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Is it really possible to train for that 100-year milestone?

New concept of 'Centenarian Olympics' allows humans to die young at an old age


Key points from article :

'Centenarian Olympics', a personal competition against the body's natural decline.

The prize is living your best life, even after a century.

“Despite all the preparation and trying to prevent diseases, there’s no guarantee to reach 100.”

"But strength is key to staying physically independent later in life."

Research suggests even minor improvements in muscular strength allow independence, strength.

As well as to push back frailty and instability in a person.

People can lose up to 5% of their muscle mass every decade after the age of 30.

UK statistics: third to half of current population to reach 100 as we go further into 21st Century.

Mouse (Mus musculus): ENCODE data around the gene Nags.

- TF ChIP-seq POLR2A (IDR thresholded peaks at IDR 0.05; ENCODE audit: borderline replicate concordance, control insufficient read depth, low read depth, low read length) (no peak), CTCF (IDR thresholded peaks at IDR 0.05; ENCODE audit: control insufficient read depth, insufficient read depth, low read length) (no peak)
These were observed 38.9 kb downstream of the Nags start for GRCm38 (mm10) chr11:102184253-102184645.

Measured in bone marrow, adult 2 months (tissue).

Survey across 21 countries reveal people's biggest fear on ageing is becoming dependent.

Training for our later years may help us face our fears of growing old head-on.

Advise is to also to be positive, have passions and appreciate the “magic moments” in life.

Included research from Harvard Medical School and University of Oxford.

Mentioned in this article:

Click on resource name for more details.

George Leeson

Director of the Oxford Institute of Population Ageing.

Harvard Medical School

Graduate medical school of Harvard University


Family medicine practice

Mark Hyman

Chairman, Institute for Functional Medicine and New York Times best-selling author

Oxford Institute of Population Ageing

Multi-disciplinary group with aim to undertake research into the implications of population change

Susan Wilder

CEO and founder, Lifescape

University of Oxford

Collegiate research university and one of the world's leading universities

Topics mentioned on this page:
Centenarians, Exercise